I hit the TRIFECTA when I was born! I come from Celtic & Viking Warrior Societies, my birth name is translated to Rebellious Lady Warrior and I was born under…
Stephen I of Hungary - My 24th Maternal Great Grandfather. Stephen was the last Grand Prince of the Hungarians between 997 and 1000, and the first King of Hungary from 1000 until his death in 1038. He was Canonized 20 August 1083 as Saint Stephen by Pope Gregory VII.
Ælfthryth, Queen of England - My 26th Maternal Great Grandmother. Wife of Edgar I "The Peaceable". Ælfthryth was the first king's wife known to have been crowned and anointed as Queen of the Kingdom of England. As the mother of King Æthelred the Unready, she was a powerful political figure.
Hugh "The Great" - My 26th MGG. Son of a king (Robert I), father of another (Hugh Capet), and brother-in-law of 3 more (Rudolf of France, Athelstan of England, and Otto of Germany), Hugh possessed such wealth that he could easily have assumed the crown on the death of Rudolf in 936, though perhaps at the cost of many counties and abbeys. He instead suggested the accession of Louis IV, son of the deposed Charles III the Simple, who named him, in return, “Duke of the Franks.”
William I, Count of Provence - 25th Maternal Great Grandfather. "At the Battle of Tourtour in 973, with the assistance of the counts of the High Alps and the viscounts of Marseille and Fos, he definitively routed the Saracens, chasing them forever from Provence. He reorganised the region east of the Rhône, which he conquered from the Saracens and which had been given him as a gift from King Conrad of Burgundy."
Gunnora Of Crêpon - My 26th MGG. "Robert of Torigni recounts how Richard I, Duke of Normandy met Gunnora. She was living with her sister, the wife of a local forester, when Richard, hunting nearby, heard of the beauty of the forester's wife. He is said to have ordered her to come to his bed, but the lady substituted her unmarried sister, Gunnora. Richard, it is said, was pleased that by this subterfuge he had been saved from committing adultery and together they had 3 sons and 3 daughters."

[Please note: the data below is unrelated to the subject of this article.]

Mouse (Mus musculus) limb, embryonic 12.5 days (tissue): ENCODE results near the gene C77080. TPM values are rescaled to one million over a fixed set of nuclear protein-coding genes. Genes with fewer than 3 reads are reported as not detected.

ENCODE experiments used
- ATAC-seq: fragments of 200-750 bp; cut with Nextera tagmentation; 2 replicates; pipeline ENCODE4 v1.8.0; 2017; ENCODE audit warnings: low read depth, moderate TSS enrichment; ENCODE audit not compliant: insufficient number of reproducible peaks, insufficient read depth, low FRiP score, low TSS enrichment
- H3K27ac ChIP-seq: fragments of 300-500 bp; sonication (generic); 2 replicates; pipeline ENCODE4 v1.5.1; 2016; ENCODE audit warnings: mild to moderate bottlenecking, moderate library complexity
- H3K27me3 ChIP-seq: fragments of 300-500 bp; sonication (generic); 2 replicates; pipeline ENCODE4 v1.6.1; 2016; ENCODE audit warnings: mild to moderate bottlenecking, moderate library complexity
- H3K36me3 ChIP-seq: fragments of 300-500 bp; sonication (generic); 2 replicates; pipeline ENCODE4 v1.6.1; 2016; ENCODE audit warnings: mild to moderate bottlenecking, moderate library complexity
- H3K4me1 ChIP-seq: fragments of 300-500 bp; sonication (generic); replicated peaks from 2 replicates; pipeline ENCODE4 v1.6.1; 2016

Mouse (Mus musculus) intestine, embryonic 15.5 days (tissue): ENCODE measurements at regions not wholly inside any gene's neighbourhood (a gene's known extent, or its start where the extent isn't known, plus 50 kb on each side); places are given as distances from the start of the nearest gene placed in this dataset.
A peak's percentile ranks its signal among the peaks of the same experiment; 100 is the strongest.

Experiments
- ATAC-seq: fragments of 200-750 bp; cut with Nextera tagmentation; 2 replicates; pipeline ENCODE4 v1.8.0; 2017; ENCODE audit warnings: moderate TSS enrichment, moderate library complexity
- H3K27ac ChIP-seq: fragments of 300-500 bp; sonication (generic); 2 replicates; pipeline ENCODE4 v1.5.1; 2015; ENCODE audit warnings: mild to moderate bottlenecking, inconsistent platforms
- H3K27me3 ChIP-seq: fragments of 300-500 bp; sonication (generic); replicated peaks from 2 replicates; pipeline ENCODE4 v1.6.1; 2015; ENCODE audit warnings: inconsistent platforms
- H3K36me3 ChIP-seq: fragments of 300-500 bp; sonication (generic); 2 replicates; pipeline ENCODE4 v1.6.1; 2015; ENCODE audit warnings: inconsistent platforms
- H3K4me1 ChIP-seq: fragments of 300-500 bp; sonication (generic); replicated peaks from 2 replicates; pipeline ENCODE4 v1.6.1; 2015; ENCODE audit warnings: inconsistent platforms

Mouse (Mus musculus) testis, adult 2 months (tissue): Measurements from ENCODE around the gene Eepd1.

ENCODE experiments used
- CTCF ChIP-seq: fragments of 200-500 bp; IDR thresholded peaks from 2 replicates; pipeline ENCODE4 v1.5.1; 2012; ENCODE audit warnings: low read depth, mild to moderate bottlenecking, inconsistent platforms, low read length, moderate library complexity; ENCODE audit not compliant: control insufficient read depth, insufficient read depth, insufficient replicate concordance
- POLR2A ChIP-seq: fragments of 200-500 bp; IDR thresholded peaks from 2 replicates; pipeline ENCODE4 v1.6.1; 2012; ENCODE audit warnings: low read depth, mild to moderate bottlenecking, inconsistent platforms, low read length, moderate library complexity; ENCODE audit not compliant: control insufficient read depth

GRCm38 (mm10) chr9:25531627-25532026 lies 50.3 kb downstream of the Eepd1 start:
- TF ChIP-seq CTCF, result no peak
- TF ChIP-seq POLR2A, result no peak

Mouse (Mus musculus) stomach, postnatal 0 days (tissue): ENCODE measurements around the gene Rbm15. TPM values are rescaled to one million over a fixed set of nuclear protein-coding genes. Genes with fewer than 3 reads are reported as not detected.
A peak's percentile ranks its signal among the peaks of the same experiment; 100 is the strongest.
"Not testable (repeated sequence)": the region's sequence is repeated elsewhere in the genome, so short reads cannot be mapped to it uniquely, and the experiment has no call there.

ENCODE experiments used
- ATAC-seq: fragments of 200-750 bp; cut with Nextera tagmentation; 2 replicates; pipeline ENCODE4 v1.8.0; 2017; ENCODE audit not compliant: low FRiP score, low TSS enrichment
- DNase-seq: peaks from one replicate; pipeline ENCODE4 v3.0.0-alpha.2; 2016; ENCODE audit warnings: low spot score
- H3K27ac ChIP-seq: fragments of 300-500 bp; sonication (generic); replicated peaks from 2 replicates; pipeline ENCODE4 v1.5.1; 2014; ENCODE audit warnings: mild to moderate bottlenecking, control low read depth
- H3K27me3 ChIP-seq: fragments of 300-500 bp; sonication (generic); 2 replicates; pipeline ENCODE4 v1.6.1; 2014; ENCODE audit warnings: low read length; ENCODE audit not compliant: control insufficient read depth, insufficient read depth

Herleva "Arlette" De FALAISE - My 24th Maternal Great Grandmother. Herleva was the mother of William the Conqueror who was fathered by Robert I, Duke of Normandy. Her other two sons were Odo of Bayeux and Robert, Count of Mortain, who were both fathered by her husband Herluin de Conteville.
Fulbert "The Tanner" De FALAISE - My 25th Maternal Great Grandfather. Fulbert was the father of Herleva, mother of the illegitimate William the Conqueror, the 11th-century Duke of Normandy and King of England. Fulbert has traditionally been held to be a tanner, based on translations of Orderic's additions to the Gesta Normannorum Ducum.
Guillaume IV, comte de Toulouse - My 27th Great Grandfather. William, the English version of Guillaume, was the Count of Toulouse from 1061 till his death in 1094. The Counts were vassals of the Frankish Kings. William was also, Margrave of Provence (1061-1094), and Duke of Narbonne (1061-1094), Comte de Périgord, Comte de Carcassonne, Comte de Rodez, Comte de Rouergue, Comte d'Albi, Comte de Dijon, Comte d'Agde,
Dangereuse de L' Isle Bouchard - My 26th Maternal Great Grandmother. She was the wife of Aimery I de Châtellerault and mother of Aenor de Châtellerault. "She was also mistress to her granddaughters' paternal grandfather William IX, Duke of Aquitaine. As the mistress of William the Troubadour, she was known as La Maubergeonne for the tower he built for her at his castle in Poitiers. Dangereuse was a sobriquet she received for her seductiveness; her baptismal name may have been Amauberge."
Aimery I de Châtellerault - My 26th Maternal Great Grandfather. "He was the Viscount of Châtellerault and father of Aenor de Châtellerault. Through his daughter he was the grandfather of Eleanor of Aquitaine, who would become Duchess of Aquitaine (in her own right) as well as queen of both France and England. Eleanor was arguably the most celebrated woman in Medieval European history."
William IX, Duke of Aquitaine - My 26th Maternal Great Grandfather. "called the Troubador, was the Duke of Aquitaine and Gascony and Count of Poitou (as William VII) between 1086 and his death. He was also one of the leaders of the Crusade of 1101. Though his political and military achievements have a certain historical importance, he is best known as the earliest troubadour — a vernacular lyric poet in the Occitan language — whose work survived."